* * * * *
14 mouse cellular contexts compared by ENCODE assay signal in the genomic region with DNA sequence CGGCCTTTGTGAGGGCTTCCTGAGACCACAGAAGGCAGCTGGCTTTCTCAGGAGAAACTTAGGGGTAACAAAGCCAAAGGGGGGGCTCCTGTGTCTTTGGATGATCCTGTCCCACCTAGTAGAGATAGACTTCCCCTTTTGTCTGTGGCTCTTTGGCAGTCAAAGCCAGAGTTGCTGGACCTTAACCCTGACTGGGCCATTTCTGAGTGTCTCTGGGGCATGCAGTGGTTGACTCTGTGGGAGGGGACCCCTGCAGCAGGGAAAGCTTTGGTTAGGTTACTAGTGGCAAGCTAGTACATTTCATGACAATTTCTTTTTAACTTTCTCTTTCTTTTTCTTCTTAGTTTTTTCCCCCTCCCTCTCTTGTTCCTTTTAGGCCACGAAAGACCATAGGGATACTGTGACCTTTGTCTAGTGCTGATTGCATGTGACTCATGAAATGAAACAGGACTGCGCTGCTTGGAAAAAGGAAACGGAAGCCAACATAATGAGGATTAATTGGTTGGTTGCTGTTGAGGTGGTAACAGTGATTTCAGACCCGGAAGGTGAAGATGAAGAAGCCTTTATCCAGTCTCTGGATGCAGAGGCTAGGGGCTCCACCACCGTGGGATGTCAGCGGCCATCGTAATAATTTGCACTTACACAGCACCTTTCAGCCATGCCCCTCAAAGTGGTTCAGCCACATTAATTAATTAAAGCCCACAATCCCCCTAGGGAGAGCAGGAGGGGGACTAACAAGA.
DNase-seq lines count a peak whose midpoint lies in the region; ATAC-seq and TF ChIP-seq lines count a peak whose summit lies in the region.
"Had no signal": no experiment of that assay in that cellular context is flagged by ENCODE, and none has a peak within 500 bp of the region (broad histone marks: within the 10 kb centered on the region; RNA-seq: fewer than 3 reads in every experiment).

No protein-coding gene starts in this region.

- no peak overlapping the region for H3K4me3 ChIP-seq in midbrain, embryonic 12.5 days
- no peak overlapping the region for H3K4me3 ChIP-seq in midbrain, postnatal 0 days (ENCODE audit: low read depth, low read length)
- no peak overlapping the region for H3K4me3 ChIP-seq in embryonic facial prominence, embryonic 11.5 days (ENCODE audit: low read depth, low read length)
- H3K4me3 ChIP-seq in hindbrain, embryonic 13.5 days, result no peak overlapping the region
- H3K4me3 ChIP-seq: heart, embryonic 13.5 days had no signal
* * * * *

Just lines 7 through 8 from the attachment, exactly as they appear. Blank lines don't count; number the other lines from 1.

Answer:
- no peak overlapping the region for H3K4me3 ChIP-seq in embryonic facial prominence, embryonic 11.5 days (ENCODE audit: low read depth, low read length)
- H3K4me3 ChIP-seq in hindbrain, embryonic 13.5 days, result no peak overlapping the region